Jillian C. York

Jillian C. York is a writer and activist.

Let’s just ban the internet, k?

From the files of the absolutely ludicrous…

Turkey just blocked the official site of Richard Dawkins, a prominent evolutionist and author.  Given how frequently Turkey seems to block sites, this doesn’t seem all that ridiculous on the surface.  Dig a little deeper, however, and you’ll find something far more nefarious.

Turkey banned Dawkins’ site at the request of Adnan Oktar, aka Harun Yahya, aka Islam’s most prominent creationist.  Oktar, incidentally, is also a sex offender, prosecuted in May and sentenced to three years in prison (he has appealed and has not yet been incarcerated).

What seems like a case of Turkey kowtowing to a religious nut gets even worse when you look at Oktar’s history with censorship.  In August 2007, Oktar managed to get WordPress.com banned in Turkey after finding WordPress blogs that contained insults directed at him (that blocking was later overturned), and later successfully got Google Groups blocked (the filter remains on one Turkish ISP).

Something’s fishy in Turkey.  Why is it that Oktar can say whatever wacky anti-science bull he wants, but the second someone insults him he’s against freedom of speech?  And why is the Turkish government so complicit in this?

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  1. Why is it that Oktar can say whatever wacky anti-science bull he wants, but the second someone insults him he’s against freedom of speech?

    Maybe because he has the right contacts, paid up with the right people! Doesn’t seem like anything else might be at play for this heavy bias in his favour!

  2. The whole situation is ridiculous. What annoys me about this debate is that it quickly turns to an informed attack on the current AK party government.

    I had written about this previously when WordPress was blocked – Turkey, WordPress and a little bit of honesty, please

  3. Heh, I hadn’t known of this which reminds me of the 1994-ish argument of the American Civil Liberties Union, Electronic Frontier Foundation, American Library Association, and other groups against the U.S. Congress leading to the Supreme Court case on the constitutionality of the Communications Decency Act, which thankfully was rejected.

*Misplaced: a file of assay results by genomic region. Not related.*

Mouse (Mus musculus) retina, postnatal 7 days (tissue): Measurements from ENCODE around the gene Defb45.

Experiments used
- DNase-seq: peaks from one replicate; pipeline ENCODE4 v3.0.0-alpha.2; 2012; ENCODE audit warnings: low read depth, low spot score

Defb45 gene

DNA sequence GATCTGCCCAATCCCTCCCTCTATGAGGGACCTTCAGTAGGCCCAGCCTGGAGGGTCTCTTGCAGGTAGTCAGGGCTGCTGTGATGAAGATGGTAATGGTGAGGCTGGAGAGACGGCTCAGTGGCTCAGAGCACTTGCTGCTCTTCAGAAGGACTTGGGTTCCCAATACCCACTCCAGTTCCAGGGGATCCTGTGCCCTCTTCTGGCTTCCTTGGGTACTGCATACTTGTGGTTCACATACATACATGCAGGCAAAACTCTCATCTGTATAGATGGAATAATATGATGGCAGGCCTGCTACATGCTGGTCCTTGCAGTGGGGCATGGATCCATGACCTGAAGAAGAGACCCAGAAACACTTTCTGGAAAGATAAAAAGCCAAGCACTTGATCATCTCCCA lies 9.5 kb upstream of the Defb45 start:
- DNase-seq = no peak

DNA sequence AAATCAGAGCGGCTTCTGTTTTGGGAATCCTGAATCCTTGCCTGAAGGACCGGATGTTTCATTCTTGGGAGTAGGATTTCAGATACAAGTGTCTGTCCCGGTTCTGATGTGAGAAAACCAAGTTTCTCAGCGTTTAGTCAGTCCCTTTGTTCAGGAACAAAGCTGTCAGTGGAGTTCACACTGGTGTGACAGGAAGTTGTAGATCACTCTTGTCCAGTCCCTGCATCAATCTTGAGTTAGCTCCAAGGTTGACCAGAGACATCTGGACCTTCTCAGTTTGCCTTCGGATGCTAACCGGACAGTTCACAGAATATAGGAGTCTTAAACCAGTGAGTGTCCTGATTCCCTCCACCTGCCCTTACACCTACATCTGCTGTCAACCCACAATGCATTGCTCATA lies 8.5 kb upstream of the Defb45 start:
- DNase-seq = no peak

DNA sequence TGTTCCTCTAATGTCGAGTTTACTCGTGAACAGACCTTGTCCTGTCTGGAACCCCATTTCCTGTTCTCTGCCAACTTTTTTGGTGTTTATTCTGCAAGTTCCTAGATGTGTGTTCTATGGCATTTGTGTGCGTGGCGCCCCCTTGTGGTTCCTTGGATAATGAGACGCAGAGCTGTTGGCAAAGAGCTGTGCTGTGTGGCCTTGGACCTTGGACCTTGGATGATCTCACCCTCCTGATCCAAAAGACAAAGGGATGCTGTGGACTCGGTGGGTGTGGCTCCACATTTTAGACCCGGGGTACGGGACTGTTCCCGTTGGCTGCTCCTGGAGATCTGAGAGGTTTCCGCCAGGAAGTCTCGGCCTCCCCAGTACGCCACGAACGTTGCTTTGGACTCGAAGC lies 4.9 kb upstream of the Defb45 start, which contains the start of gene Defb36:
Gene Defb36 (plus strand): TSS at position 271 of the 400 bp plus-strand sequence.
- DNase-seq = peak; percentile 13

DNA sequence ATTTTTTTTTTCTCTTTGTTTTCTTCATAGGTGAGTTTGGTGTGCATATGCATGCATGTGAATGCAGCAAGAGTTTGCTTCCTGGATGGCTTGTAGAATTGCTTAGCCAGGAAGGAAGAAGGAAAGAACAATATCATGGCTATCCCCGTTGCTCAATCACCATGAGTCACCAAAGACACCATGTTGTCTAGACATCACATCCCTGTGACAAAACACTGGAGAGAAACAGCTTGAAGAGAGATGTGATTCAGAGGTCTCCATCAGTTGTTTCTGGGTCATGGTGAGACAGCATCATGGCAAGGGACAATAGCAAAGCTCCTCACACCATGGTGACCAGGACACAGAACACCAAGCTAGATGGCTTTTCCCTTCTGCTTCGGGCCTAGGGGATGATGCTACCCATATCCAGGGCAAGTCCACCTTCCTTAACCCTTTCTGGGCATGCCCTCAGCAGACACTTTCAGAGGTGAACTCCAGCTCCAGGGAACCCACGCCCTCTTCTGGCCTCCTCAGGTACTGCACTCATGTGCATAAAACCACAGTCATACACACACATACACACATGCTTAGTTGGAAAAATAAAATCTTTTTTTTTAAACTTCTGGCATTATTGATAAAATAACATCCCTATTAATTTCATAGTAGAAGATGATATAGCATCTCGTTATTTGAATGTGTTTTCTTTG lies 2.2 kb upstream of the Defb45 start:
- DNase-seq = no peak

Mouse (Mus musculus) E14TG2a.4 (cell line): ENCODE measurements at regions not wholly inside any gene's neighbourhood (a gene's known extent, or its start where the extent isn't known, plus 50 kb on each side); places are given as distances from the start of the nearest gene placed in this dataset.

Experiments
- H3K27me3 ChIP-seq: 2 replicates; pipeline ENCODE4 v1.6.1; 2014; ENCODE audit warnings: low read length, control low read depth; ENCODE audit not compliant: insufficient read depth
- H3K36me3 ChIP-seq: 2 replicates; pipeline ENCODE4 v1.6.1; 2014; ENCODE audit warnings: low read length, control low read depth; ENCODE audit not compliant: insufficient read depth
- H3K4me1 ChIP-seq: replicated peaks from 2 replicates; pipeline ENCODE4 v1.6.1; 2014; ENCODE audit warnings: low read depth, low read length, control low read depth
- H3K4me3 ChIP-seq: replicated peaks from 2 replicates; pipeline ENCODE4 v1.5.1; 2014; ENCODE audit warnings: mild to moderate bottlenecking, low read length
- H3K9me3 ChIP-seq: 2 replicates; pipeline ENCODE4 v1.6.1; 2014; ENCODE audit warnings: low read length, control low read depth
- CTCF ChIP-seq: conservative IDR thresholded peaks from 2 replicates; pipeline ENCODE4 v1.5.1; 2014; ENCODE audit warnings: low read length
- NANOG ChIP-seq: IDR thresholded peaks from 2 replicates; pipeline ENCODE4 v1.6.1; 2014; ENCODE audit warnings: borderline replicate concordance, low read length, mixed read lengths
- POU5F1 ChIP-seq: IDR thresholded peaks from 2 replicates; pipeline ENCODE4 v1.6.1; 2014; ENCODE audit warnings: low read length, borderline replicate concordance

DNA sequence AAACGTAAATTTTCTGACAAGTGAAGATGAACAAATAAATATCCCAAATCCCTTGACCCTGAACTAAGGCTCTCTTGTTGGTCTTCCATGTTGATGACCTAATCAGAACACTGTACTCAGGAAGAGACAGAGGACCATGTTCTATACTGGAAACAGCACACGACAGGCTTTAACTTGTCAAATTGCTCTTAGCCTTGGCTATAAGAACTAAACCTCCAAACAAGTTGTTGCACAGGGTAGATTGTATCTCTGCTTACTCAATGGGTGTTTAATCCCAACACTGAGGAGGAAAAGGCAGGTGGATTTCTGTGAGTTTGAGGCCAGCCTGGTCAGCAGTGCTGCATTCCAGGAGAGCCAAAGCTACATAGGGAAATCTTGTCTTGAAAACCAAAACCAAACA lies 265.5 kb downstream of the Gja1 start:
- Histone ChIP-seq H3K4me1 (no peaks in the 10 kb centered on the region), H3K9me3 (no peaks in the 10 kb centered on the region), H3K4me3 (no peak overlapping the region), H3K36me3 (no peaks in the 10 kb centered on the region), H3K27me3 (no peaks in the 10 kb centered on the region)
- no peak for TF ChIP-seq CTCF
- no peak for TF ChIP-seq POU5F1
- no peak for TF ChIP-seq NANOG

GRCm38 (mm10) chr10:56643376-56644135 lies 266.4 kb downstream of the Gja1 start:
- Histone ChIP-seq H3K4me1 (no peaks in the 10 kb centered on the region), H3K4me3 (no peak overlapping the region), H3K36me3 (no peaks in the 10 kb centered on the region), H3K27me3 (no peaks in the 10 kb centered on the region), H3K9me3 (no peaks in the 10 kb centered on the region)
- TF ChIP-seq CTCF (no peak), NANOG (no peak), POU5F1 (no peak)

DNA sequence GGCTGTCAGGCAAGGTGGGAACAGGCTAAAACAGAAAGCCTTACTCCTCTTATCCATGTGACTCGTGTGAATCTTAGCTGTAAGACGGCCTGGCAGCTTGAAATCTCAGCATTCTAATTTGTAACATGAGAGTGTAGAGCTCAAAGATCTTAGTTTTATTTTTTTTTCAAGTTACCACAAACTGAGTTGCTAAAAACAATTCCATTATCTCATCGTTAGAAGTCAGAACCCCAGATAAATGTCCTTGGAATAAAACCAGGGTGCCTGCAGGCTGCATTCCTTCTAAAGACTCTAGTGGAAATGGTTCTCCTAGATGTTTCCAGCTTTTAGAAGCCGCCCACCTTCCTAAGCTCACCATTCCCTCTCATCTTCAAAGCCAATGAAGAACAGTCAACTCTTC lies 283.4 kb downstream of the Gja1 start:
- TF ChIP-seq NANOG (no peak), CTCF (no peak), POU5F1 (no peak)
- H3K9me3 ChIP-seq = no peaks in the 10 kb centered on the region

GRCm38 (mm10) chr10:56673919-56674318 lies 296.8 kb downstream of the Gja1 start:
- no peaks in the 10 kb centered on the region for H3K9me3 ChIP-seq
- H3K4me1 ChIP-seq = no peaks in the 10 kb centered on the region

Thanks for writing about Turkey’s problems, Jillian.

  4. My Turkish friends just came back from getting married and they said that on tv beer bottles and cigarettes are blurred out. Quite a change from when he was growing up in the 70s and 80s and could not watch tv because they showed porn on it. That is the most remarkable aspect–how quickly things have changed.

    On another subject, I would like to invite your readers that are familiar with the Blogoma to participate in my survey. The links to it can be found on my website: http://blogomaresearch.blogspot.com/

    Thanks in advance to those who participate! The survey is also available in French.

  5. @Mohamed – Thanks for that link; it’s absolutely not about Turkey’s politics, it’s the fact that they haven’t bothered to create specific Internet-related laws and are thus relying on an ancient press code to deal with these issues. A friend pointed out that most Turks consider Oktar a bit of a nutjob as well.

  6. Next time you’ll write about the Turkish soap opera craze in the Arab world. Won’t you, Jill?


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